Author(s): Colin McGinn
In Philosophical Provocations, Colin McGinn offers a series of short, sharp essays that take on philosophical problems ranging from the concept of mind to paradox, altruism, and the relation between God and the Devil. Avoiding the usual scholarly apparatus and embracing a blunt pithiness, McGinn aims to achieve as much as possible in as short a space as possible while covering as many topics as possible. Much academic philosophical writing today is long, leaden, citation heavy, dense with qualifications, and painful to read. The essays in Philosophical Provocations are short, direct, and engaging, often challenging philosophical orthodoxy as they consider issues in mind, language, knowledge, metaphysics, biology, ethics, and religion. McGinn is looking for new ways to think about old problems. Thus he writes, about consciousness, "I think we have been all wrong," and goes on to suggest that both consciousness and the unconscious are mysteries. Summing up his proposal on altruism, he remarks, "My suggestion can now be stated, somewhat brutally, as follows: human altruism is the result of parasitic manipulation."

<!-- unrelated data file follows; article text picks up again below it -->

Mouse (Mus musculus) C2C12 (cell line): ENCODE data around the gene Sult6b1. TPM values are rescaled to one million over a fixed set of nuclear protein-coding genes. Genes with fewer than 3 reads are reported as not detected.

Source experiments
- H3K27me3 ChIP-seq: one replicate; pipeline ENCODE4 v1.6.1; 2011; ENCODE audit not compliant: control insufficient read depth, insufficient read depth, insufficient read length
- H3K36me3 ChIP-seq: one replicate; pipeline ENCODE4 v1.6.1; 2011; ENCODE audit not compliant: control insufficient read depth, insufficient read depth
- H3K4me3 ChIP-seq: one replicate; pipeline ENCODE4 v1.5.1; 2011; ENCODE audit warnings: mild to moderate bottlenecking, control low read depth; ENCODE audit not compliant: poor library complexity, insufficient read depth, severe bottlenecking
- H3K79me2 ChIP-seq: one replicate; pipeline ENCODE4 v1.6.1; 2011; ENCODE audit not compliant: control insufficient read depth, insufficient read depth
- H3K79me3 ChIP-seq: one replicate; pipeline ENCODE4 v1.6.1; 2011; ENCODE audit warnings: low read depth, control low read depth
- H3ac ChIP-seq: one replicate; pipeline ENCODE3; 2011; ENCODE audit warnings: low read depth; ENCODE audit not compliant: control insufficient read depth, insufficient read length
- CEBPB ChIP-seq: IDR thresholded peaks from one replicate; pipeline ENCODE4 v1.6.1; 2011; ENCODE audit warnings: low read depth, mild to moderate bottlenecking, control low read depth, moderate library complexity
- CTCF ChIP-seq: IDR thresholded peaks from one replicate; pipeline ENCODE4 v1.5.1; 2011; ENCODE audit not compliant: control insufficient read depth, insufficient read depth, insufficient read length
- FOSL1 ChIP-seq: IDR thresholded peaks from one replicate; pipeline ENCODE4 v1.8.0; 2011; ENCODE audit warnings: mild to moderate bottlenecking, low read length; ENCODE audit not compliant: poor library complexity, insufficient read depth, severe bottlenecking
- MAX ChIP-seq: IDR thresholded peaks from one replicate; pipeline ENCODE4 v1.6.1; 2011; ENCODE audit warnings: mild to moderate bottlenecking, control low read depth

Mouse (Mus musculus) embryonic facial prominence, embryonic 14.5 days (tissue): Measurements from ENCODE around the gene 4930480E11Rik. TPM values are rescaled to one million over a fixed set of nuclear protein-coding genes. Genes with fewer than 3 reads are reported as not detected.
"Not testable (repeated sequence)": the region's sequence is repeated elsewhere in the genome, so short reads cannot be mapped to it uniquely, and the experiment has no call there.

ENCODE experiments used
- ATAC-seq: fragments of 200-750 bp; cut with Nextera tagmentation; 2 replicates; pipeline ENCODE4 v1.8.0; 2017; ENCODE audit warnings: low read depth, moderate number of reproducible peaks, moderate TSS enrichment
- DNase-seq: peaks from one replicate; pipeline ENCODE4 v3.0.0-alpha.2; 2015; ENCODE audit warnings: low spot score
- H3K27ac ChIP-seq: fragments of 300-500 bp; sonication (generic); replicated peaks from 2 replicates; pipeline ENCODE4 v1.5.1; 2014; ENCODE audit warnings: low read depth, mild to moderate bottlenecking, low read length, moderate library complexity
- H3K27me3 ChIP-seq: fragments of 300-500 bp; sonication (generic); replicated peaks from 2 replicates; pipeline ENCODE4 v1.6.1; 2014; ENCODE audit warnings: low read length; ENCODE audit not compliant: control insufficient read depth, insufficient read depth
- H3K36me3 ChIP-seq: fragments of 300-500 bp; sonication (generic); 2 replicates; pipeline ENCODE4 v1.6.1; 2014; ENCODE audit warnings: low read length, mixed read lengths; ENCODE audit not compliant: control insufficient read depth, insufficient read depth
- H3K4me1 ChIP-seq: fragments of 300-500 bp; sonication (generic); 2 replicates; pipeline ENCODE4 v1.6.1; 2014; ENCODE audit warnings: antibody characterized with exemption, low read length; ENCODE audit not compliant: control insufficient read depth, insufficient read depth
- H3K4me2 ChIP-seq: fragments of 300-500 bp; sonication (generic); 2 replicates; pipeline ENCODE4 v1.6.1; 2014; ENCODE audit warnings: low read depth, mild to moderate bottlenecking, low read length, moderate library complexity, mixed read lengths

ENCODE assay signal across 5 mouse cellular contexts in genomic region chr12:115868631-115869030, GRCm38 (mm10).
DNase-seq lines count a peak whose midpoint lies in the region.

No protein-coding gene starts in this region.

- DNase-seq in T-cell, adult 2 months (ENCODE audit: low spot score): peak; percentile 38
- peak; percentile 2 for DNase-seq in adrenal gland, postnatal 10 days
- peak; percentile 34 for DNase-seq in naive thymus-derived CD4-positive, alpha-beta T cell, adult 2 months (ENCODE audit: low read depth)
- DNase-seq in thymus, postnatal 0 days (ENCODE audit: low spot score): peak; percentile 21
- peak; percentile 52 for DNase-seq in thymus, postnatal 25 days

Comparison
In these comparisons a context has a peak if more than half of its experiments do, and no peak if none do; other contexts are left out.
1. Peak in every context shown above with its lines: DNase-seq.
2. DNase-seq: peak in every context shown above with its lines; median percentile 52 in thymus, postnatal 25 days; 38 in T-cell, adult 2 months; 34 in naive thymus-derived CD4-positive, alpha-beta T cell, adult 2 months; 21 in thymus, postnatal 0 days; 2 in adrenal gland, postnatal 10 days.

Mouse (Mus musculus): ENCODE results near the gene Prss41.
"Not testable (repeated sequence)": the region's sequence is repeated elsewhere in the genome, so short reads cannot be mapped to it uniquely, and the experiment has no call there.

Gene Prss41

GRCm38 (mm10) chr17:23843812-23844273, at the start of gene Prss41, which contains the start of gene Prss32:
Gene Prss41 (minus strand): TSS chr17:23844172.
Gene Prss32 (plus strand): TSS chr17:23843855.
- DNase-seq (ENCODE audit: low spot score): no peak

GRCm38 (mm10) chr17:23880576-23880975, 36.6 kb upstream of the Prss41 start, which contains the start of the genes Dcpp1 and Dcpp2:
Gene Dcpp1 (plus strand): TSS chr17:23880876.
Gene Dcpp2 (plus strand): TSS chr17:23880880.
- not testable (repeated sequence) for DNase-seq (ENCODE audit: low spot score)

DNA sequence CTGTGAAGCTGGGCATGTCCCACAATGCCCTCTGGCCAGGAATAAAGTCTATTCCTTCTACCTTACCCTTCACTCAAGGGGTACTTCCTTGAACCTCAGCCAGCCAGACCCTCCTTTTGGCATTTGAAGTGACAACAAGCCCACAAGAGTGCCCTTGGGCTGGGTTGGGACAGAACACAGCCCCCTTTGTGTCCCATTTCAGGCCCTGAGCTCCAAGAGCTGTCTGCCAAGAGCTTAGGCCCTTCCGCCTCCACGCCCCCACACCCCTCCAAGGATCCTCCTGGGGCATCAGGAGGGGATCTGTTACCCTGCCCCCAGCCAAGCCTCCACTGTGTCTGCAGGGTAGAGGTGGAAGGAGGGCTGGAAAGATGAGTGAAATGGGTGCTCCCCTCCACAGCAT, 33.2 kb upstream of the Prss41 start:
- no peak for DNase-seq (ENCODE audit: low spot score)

He takes a moment to reflect: "I really don't know why it is good to be alive, though I am convinced that the standard suggestions don't work." McGinn gets straight to the point and states his position with maximum clarity. These essays offer provocative invitations to think again.
Colin McGinn is an ingenious philosopher who thinks like a laser and writes like a dream. -- Steven Pinker McGinn has an enviable knack for explaining difficult texts in ways that don't dumb them down but yet are strikingly intuitive and accessible, ways one wished one had thought of oneself. -- Stephen Schiffer, Silver Professor of Philosophy, New York University
Colin McGinn has taught philosophy at institutions of higher learning including University College London, Rutgers University, and Oxford University. He is the author of The Character of Mind, Consciousness and Its Objects, The Meaning of Disgust, Philosophy of Language: The Classics Explained, Inborn Knowledge: The Mystery Within, Prehension: The Hand and the Emergence of Humanity (the last three published by the MIT Press), and other books.